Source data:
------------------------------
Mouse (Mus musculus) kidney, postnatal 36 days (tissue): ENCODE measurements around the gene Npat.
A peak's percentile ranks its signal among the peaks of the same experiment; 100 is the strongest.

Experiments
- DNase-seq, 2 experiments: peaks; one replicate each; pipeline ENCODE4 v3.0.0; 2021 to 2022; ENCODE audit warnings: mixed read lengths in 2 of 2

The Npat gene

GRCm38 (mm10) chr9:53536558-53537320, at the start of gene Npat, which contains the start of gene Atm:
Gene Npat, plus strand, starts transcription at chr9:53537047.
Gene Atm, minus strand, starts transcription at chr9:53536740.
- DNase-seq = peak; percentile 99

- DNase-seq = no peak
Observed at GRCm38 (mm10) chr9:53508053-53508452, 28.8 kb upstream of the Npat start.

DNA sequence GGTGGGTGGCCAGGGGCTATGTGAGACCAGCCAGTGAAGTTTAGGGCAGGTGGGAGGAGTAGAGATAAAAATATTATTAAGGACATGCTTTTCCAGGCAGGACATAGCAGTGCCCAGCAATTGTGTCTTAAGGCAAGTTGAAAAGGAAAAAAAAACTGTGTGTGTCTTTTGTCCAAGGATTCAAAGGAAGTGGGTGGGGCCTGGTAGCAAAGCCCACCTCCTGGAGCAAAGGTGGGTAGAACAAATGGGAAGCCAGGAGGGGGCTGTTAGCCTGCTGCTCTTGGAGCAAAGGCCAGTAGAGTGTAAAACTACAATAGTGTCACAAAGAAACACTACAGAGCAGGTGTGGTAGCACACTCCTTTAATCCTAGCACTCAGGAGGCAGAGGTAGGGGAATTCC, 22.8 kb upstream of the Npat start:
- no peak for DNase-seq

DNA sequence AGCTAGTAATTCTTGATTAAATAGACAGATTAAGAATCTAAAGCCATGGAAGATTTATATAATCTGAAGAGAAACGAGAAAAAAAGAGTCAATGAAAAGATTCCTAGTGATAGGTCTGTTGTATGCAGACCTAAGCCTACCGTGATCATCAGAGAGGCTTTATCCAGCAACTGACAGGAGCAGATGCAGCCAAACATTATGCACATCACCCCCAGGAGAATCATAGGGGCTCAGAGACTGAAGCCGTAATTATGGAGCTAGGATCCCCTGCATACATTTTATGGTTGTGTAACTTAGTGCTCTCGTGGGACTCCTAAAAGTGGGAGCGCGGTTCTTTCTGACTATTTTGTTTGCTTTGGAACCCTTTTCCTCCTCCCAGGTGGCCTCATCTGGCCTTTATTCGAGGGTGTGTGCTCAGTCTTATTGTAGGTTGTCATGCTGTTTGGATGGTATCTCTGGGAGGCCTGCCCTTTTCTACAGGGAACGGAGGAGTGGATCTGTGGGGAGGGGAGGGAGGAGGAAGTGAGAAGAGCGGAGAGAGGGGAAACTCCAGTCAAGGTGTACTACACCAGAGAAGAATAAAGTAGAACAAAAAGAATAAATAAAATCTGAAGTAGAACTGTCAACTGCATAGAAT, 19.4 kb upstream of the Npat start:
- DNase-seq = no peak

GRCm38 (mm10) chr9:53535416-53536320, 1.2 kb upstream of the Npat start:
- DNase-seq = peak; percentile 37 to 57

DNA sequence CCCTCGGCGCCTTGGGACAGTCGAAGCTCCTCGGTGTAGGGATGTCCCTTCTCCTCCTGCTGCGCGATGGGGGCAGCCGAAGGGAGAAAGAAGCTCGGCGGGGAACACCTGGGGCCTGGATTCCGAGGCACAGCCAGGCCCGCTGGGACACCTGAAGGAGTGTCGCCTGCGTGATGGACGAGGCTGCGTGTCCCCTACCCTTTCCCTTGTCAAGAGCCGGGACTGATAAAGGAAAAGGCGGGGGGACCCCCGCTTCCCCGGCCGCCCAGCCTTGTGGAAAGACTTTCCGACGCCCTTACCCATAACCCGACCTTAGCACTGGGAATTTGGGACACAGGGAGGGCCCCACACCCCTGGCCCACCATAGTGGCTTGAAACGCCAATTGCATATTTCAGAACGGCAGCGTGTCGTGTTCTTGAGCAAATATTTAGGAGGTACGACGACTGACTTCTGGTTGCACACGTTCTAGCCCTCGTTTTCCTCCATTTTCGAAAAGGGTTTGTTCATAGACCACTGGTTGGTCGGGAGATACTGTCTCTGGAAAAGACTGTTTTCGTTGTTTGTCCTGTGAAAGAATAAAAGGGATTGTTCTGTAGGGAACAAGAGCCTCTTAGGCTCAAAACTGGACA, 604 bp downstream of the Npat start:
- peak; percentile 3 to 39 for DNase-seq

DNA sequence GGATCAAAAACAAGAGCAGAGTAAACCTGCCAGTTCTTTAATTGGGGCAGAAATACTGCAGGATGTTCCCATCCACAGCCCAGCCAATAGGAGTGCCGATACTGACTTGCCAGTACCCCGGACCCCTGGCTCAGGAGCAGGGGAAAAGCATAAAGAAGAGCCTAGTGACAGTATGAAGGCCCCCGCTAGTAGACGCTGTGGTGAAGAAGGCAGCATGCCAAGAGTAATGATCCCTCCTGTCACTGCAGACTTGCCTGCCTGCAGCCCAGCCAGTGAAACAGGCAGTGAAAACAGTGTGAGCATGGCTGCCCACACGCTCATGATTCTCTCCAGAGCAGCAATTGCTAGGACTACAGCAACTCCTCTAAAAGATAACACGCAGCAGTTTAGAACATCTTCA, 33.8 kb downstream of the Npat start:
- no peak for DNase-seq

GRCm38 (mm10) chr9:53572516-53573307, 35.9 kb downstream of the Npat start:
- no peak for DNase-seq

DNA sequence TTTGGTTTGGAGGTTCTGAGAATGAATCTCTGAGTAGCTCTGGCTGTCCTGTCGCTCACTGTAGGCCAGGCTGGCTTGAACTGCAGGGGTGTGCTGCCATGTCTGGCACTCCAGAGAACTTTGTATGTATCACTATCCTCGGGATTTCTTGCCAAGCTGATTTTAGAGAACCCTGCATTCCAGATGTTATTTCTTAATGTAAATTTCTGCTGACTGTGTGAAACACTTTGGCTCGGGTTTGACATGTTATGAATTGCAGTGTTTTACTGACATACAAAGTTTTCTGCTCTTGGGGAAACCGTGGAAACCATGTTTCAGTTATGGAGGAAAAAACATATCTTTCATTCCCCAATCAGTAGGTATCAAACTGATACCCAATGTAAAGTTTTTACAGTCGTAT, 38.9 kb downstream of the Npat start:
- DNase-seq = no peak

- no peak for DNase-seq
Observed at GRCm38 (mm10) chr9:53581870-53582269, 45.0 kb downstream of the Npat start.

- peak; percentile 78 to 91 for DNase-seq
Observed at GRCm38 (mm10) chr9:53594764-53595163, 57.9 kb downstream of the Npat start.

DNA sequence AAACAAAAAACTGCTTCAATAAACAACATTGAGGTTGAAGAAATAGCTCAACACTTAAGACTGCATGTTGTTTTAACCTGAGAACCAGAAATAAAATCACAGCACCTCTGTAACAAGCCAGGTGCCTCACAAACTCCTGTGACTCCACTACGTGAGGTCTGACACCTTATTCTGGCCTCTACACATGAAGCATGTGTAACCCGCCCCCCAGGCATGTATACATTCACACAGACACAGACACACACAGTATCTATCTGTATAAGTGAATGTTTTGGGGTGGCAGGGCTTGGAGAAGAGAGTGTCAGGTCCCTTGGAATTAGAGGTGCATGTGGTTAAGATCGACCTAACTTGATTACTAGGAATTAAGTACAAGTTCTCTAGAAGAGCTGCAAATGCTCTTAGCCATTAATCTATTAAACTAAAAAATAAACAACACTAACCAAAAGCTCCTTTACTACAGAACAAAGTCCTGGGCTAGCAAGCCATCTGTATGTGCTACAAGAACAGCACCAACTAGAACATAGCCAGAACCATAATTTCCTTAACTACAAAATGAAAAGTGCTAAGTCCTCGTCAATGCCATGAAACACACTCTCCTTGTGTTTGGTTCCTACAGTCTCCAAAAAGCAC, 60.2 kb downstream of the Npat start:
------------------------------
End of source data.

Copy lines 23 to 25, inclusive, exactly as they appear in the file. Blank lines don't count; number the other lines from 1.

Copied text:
- no peak for DNase-seq

DNA sequence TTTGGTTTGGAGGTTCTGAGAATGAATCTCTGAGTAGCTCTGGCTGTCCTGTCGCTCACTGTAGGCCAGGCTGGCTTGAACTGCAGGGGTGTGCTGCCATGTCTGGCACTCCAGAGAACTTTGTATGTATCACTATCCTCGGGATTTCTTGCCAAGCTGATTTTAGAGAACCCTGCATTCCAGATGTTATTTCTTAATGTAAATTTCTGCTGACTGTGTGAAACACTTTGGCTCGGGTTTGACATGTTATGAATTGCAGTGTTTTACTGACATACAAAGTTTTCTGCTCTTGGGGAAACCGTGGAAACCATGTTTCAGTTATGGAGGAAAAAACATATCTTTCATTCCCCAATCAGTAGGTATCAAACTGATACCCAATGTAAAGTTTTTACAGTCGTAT, 38.9 kb downstream of the Npat start:
- DNase-seq = no peak